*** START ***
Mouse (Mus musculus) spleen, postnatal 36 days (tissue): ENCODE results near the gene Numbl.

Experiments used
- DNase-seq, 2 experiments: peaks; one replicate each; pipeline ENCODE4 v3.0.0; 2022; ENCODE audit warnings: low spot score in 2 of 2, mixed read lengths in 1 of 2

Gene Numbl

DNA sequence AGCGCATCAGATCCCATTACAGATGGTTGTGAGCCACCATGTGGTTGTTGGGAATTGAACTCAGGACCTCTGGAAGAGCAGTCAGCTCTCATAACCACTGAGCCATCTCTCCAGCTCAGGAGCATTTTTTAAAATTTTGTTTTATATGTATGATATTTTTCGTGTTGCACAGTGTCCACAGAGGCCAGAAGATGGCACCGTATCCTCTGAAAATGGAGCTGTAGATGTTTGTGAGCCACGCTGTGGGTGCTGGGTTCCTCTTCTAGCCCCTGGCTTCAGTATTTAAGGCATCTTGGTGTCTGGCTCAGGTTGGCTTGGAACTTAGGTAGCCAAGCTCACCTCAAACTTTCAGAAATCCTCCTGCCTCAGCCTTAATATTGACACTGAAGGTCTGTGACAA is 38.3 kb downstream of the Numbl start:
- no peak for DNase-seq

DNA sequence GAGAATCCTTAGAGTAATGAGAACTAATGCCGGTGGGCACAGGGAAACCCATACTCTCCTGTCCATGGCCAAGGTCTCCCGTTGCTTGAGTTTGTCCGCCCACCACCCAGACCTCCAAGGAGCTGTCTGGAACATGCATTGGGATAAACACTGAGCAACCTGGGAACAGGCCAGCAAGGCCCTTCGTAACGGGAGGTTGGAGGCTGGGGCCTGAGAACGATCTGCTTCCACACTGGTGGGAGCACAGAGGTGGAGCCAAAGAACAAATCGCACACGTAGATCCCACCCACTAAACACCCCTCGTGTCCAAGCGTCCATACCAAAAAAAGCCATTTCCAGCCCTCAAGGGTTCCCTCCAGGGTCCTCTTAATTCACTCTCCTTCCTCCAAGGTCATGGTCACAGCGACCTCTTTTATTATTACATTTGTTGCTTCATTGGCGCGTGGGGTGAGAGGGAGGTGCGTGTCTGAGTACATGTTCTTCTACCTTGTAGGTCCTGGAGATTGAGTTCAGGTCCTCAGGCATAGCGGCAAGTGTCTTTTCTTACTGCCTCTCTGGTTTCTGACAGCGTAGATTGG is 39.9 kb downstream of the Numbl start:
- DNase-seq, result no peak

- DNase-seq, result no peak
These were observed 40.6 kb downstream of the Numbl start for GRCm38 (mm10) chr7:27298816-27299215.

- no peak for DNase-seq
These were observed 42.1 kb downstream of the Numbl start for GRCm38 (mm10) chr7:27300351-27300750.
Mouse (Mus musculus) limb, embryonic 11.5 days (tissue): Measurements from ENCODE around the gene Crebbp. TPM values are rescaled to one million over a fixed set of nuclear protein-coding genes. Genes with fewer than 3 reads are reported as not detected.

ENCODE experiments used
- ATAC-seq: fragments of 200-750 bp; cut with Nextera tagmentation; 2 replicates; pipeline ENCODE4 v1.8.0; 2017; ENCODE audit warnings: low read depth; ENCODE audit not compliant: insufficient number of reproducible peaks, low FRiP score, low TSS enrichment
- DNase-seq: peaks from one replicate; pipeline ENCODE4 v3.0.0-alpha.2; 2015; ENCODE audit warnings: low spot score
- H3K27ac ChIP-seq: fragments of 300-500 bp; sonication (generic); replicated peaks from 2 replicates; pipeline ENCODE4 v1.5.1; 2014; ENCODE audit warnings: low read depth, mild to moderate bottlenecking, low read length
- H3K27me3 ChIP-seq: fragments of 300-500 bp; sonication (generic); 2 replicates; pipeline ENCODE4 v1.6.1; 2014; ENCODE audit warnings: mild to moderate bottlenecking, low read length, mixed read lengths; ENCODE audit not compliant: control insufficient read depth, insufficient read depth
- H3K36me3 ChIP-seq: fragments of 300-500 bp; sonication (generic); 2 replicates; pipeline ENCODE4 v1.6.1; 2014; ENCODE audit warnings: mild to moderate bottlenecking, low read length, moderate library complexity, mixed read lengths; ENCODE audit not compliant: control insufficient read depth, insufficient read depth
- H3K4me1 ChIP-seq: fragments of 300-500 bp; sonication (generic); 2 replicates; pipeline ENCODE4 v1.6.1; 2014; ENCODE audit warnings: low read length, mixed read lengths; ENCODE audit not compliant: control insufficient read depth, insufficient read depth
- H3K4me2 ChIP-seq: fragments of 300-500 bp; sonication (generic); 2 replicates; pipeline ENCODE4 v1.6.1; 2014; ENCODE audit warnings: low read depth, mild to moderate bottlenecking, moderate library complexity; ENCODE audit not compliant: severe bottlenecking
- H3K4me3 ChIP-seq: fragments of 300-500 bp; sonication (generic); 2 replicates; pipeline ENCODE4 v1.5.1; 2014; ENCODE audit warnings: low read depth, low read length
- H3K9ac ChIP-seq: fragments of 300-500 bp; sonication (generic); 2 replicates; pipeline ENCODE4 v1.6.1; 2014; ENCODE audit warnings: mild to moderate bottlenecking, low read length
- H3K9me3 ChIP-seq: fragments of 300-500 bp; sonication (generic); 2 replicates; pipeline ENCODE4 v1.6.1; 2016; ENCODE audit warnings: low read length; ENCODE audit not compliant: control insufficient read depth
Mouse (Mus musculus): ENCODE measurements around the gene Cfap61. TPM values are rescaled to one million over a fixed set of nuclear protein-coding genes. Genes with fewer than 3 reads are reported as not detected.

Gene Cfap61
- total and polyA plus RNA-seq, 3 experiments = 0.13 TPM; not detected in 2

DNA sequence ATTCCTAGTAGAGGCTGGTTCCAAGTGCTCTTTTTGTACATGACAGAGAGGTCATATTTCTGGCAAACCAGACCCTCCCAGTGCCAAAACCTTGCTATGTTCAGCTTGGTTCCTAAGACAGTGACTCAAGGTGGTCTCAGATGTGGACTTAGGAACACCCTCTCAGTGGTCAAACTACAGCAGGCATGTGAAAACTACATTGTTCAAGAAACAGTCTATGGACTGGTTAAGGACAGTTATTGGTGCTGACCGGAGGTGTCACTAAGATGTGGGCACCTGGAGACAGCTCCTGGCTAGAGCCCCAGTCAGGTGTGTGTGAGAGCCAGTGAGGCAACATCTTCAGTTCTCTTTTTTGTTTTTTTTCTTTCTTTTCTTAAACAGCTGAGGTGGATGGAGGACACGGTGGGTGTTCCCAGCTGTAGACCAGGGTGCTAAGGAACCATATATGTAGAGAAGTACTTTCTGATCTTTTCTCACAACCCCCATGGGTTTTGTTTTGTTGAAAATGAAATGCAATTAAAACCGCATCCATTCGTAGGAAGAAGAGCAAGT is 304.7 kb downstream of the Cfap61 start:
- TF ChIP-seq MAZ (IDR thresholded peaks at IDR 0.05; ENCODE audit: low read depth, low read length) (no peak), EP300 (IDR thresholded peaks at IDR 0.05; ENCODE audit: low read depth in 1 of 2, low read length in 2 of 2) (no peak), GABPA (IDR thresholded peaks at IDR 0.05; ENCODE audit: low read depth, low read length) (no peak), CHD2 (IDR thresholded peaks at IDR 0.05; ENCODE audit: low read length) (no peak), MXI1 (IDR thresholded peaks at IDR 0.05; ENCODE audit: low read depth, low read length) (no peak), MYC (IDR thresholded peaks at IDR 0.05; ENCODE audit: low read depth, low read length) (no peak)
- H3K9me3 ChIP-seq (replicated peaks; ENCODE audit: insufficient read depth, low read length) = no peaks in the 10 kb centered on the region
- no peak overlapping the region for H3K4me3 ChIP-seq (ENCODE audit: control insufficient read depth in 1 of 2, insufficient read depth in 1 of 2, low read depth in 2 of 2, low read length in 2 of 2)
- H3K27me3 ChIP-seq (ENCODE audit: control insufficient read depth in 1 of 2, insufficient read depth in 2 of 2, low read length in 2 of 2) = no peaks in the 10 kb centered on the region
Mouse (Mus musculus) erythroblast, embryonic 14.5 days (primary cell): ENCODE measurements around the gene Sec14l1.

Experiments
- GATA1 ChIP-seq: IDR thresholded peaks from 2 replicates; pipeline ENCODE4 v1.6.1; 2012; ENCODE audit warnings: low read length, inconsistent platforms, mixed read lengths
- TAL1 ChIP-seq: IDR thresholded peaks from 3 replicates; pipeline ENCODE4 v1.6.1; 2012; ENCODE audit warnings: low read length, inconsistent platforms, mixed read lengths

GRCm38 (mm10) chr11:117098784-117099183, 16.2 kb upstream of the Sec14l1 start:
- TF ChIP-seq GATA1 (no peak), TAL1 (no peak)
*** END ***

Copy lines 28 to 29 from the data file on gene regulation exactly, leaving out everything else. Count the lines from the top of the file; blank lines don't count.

DNA sequence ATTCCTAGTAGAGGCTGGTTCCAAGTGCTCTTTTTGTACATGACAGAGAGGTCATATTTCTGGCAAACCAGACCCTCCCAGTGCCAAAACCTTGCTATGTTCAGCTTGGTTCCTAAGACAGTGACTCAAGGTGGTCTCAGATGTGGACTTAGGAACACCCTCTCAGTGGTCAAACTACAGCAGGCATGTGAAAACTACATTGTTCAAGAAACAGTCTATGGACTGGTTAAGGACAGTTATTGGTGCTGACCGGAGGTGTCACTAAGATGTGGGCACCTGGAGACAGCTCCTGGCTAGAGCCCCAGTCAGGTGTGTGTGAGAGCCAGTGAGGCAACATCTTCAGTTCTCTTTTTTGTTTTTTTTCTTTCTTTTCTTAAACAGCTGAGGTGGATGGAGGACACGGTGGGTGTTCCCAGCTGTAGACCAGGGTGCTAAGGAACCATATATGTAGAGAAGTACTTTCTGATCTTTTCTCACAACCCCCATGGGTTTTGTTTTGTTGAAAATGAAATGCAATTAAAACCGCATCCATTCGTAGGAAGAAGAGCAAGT is 304.7 kb downstream of the Cfap61 start:
- TF ChIP-seq MAZ (IDR thresholded peaks at IDR 0.05; ENCODE audit: low read depth, low read length) (no peak), EP300 (IDR thresholded peaks at IDR 0.05; ENCODE audit: low read depth in 1 of 2, low read length in 2 of 2) (no peak), GABPA (IDR thresholded peaks at IDR 0.05; ENCODE audit: low read depth, low read length) (no peak), CHD2 (IDR thresholded peaks at IDR 0.05; ENCODE audit: low read length) (no peak), MXI1 (IDR thresholded peaks at IDR 0.05; ENCODE audit: low read depth, low read length) (no peak), MYC (IDR thresholded peaks at IDR 0.05; ENCODE audit: low read depth, low read length) (no peak)